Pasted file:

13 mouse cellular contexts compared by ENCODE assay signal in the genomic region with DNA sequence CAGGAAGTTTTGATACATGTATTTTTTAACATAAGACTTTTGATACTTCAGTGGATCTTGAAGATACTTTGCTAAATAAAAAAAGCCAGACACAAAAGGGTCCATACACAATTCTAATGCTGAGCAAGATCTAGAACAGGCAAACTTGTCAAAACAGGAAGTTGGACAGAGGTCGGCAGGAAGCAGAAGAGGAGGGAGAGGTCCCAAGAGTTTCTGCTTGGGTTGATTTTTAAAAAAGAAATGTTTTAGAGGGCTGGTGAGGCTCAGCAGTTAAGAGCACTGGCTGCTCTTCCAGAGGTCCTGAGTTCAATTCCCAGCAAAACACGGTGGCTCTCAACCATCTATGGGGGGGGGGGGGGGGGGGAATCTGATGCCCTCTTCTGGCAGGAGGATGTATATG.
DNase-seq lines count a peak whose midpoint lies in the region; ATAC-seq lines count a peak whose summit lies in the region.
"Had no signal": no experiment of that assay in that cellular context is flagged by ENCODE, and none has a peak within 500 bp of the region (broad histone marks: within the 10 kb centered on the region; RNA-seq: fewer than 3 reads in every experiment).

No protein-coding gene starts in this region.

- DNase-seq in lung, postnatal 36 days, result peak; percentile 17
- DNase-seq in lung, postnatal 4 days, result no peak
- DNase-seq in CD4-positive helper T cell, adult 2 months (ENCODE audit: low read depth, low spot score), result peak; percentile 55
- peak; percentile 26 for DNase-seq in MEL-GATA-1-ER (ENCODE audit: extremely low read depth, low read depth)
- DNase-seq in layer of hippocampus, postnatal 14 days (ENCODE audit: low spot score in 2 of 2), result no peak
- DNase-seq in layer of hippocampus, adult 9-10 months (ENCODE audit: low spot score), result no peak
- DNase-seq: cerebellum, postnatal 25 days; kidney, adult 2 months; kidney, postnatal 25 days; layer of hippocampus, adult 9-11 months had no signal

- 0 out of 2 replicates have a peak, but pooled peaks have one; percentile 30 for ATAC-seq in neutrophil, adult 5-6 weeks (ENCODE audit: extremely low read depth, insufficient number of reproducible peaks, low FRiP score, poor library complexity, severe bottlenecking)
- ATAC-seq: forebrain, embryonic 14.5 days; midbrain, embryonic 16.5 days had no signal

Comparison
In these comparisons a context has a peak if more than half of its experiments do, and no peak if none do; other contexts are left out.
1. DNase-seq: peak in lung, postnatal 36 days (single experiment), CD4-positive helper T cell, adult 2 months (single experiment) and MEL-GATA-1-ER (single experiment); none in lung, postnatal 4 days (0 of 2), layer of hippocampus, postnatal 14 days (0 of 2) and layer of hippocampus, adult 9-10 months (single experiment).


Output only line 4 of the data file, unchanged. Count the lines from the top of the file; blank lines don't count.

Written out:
No protein-coding gene starts in this region.